How can learning and teaching help address issues of public trust?

Mark Jones introduces OneHE, a new initiative to develop a global network of educators.
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Higher education should be on a high. Student numbers are growing by ten per cent each year. The total number of educators will triple over the next decade.

And the Organisation for Economic Co-operation and Development (OECD) estimates that by 2030 almost half of the world’s population will pass through higher education at least once in their lifetime. National investment continues to flood into higher education where governments strive to develop high-skilled economies. In much of the world, the value of HE is self-evident and unquestioned.

And yet, in the West at least, the social contract between HE and society is eroding. In part, this is a consequence of the student-pays model and the emergence of a consumerist ethic that has changed forever the way HE is perceived. But it is also partially self-inflicted – a lack of transparency over senior pay, foot-dragging on diversity, and a short-sighted justification of degree value founded on lifetime earnings. Post-Brexit, and post-Trump, we look haughty, money-grubbing and elitist. HE is often viewed more as a private enterprise and less as a public good.

Rebuilding trust

We need to restore public trust and confidence in the value of HE – and to maintain it in those parts of the world where it is still enjoyed. Partly that means recognising that some of the old 19th century tropes don’t play well today, as Mark Leach suggested in the enemy within. But it’s also about recognising that, for many, the dynamic between HE and society has fundamentally changed. In a massified HE system, where very few universities generate less than 50% of their income from student fees, the student academic experience is a key determinant of public trust and confidence. Learning and teaching matters, now more than ever.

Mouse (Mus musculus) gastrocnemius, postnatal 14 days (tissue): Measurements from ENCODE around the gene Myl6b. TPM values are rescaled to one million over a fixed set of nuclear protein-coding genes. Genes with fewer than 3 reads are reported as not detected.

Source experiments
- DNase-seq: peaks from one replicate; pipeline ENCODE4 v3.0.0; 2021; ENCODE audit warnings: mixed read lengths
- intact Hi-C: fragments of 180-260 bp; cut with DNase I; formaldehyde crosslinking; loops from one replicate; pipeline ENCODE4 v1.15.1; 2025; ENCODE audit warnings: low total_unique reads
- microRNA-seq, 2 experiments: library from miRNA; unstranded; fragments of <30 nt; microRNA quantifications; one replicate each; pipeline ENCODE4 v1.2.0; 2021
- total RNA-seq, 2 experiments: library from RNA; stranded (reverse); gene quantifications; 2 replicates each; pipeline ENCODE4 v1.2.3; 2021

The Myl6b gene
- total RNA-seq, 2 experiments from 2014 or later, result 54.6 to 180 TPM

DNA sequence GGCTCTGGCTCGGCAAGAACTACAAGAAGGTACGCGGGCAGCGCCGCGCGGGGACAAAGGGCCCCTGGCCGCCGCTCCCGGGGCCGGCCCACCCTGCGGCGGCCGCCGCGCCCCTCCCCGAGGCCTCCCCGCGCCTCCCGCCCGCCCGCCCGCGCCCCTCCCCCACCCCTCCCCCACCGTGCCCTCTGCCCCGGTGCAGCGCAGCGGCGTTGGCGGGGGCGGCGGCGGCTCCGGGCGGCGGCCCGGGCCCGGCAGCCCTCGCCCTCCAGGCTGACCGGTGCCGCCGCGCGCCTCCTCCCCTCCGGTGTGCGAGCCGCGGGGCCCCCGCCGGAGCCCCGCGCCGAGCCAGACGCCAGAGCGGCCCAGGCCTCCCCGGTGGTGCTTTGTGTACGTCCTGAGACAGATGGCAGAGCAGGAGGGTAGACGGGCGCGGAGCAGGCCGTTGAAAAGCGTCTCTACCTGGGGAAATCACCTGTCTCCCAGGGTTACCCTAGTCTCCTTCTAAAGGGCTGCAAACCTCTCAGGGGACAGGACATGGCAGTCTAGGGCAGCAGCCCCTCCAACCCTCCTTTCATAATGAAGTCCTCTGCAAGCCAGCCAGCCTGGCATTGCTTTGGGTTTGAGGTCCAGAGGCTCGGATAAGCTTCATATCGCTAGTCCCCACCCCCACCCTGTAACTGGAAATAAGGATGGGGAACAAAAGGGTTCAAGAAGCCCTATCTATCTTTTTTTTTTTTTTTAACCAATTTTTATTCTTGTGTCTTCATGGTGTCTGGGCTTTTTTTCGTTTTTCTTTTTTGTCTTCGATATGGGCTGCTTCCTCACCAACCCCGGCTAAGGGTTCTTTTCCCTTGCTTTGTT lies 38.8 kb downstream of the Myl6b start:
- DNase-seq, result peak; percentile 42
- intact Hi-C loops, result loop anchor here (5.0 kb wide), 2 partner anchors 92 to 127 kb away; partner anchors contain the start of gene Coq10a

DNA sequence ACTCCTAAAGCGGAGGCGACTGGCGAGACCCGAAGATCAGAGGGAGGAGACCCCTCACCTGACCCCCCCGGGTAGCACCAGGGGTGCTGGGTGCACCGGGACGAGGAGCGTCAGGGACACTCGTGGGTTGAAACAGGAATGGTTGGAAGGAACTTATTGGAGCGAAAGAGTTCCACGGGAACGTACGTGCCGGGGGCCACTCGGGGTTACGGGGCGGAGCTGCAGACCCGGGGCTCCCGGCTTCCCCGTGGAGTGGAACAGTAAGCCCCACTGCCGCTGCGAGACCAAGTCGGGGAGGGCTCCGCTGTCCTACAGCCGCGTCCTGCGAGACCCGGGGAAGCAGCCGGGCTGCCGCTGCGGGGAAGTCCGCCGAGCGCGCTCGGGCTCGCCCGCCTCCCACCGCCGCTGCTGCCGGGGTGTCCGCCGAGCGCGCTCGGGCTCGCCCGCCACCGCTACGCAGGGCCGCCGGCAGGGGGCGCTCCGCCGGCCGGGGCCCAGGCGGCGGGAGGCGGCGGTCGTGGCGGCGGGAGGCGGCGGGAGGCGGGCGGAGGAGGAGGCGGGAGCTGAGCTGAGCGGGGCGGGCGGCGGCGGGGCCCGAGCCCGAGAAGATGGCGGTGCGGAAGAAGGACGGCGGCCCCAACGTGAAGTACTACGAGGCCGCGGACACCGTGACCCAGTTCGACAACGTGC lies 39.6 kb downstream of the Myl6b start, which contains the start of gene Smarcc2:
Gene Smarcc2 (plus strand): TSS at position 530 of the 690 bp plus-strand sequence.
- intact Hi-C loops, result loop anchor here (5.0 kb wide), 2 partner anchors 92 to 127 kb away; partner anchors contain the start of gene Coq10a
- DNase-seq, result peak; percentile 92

This is not to say that research and civic engagement are not important in strengthening the defence of HE. Nor is it to argue that HE’s wider moral purpose as social improvement is dead, though it is unfashionable. It is simply to say that the primary touch point between HE and society is the student experience of learning and teaching. We lose sight of that at our peril.

Making learning and teaching the best it can be is now vital to restoring public trust and confidence in HE, as well as being an inherently sensible aspiration. The question is how best to achieve this? For decades, there have been a hotch-potch of attempts to improve learning and teaching. Initiatives, government funding and agencies have come and gone across the world, some successful, others less so. But always with one common denominator – as imperatives to drive change from the outside.

The difference now is that the imperative comes from within.

A collective determination

The pressure on today’s educators is greater than ever before – and it is unrelenting. Massification, globalisation, increasing competition, new technology – being an educator today is very different to the experience of twenty or thirty years ago. The increasingly popular term educator – which encompasses academics, technicians, librarians and all those who, in some way, support student learning at all levels – tacitly recognises the way in which learning and teaching has evolved beyond the sage on stage to a richer, more varied experience.

As educators, we have embraced change and continue to do so. We want to improve learning and teaching and do the best we can for our students and society – despite what politicians choose to think. We want to develop our skills and expertise. And we want to do this together. We are fundamentally collegial, committed to sharing our knowledge, experience and practice, though we feel increasingly vulnerable and isolated. And this is true across the world. But, while research is well-catered for in terms of global groups, networks and fora – and, critically, has clearer pathways for career progression – learning and teaching has for decades been the poorer cousin.